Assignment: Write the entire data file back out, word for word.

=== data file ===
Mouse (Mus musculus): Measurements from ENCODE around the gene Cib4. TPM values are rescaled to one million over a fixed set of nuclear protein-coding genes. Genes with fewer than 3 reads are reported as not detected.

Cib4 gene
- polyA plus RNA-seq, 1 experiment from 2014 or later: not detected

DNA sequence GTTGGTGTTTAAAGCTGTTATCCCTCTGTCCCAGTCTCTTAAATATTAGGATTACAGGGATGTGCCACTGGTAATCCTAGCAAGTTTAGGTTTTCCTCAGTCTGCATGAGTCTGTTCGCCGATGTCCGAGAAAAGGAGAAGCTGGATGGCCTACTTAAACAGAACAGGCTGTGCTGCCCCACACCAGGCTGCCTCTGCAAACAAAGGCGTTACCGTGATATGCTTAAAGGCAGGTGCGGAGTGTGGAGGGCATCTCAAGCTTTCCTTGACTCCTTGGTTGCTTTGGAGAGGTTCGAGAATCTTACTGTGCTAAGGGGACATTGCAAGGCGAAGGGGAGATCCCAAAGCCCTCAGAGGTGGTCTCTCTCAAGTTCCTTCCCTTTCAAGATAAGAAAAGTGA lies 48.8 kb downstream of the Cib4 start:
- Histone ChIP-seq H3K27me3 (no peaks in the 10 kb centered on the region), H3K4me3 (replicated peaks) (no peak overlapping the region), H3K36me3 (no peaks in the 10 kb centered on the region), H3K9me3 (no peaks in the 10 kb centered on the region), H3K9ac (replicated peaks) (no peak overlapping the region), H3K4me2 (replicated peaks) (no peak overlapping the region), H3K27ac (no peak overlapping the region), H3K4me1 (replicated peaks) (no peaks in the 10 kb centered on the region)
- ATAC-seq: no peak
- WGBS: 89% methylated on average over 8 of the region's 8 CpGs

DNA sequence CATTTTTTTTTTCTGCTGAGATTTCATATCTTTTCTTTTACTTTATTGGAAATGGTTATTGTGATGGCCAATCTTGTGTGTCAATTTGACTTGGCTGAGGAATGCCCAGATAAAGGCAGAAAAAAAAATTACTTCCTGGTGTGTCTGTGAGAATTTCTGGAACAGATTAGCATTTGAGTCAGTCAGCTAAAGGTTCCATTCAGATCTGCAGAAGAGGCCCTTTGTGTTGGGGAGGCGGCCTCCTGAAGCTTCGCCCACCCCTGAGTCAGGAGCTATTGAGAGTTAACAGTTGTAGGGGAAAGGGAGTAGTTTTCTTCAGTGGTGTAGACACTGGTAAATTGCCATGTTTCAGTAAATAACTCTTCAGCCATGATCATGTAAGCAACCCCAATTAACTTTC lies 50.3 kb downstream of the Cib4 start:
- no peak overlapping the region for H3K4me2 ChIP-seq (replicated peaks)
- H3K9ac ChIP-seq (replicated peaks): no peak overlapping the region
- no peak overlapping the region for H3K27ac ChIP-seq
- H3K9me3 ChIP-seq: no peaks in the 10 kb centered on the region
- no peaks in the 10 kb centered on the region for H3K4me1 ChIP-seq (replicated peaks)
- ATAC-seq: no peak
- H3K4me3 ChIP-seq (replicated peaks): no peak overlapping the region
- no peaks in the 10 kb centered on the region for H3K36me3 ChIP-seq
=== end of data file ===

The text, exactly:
Mouse (Mus musculus): Measurements from ENCODE around the gene Cib4. TPM values are rescaled to one million over a fixed set of nuclear protein-coding genes. Genes with fewer than 3 reads are reported as not detected.

Cib4 gene
- polyA plus RNA-seq, 1 experiment from 2014 or later: not detected

DNA sequence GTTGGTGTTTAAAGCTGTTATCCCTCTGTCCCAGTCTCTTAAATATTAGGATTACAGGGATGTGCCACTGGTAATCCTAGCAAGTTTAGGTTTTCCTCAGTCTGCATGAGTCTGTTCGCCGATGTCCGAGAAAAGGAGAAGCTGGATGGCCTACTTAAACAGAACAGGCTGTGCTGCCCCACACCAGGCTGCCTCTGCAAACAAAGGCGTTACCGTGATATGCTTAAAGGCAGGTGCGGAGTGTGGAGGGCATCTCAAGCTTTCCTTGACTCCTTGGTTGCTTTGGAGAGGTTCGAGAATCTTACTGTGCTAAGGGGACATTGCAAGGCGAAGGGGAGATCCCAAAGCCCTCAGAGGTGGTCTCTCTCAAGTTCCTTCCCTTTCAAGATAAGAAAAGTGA lies 48.8 kb downstream of the Cib4 start:
- Histone ChIP-seq H3K27me3 (no peaks in the 10 kb centered on the region), H3K4me3 (replicated peaks) (no peak overlapping the region), H3K36me3 (no peaks in the 10 kb centered on the region), H3K9me3 (no peaks in the 10 kb centered on the region), H3K9ac (replicated peaks) (no peak overlapping the region), H3K4me2 (replicated peaks) (no peak overlapping the region), H3K27ac (no peak overlapping the region), H3K4me1 (replicated peaks) (no peaks in the 10 kb centered on the region)
- ATAC-seq: no peak
- WGBS: 89% methylated on average over 8 of the region's 8 CpGs

DNA sequence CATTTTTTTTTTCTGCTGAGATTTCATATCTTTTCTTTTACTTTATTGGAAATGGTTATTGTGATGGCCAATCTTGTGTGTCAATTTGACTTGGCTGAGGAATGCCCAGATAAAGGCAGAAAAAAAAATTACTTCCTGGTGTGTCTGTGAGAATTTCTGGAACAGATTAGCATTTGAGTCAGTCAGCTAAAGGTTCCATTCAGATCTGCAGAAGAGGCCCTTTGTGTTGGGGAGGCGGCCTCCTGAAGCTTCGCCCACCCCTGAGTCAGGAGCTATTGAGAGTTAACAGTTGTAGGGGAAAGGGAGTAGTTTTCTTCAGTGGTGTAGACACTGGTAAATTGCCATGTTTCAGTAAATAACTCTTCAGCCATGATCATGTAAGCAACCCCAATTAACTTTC lies 50.3 kb downstream of the Cib4 start:
- no peak overlapping the region for H3K4me2 ChIP-seq (replicated peaks)
- H3K9ac ChIP-seq (replicated peaks): no peak overlapping the region
- no peak overlapping the region for H3K27ac ChIP-seq
- H3K9me3 ChIP-seq: no peaks in the 10 kb centered on the region
- no peaks in the 10 kb centered on the region for H3K4me1 ChIP-seq (replicated peaks)
- ATAC-seq: no peak
- H3K4me3 ChIP-seq (replicated peaks): no peak overlapping the region
- no peaks in the 10 kb centered on the region for H3K36me3 ChIP-seq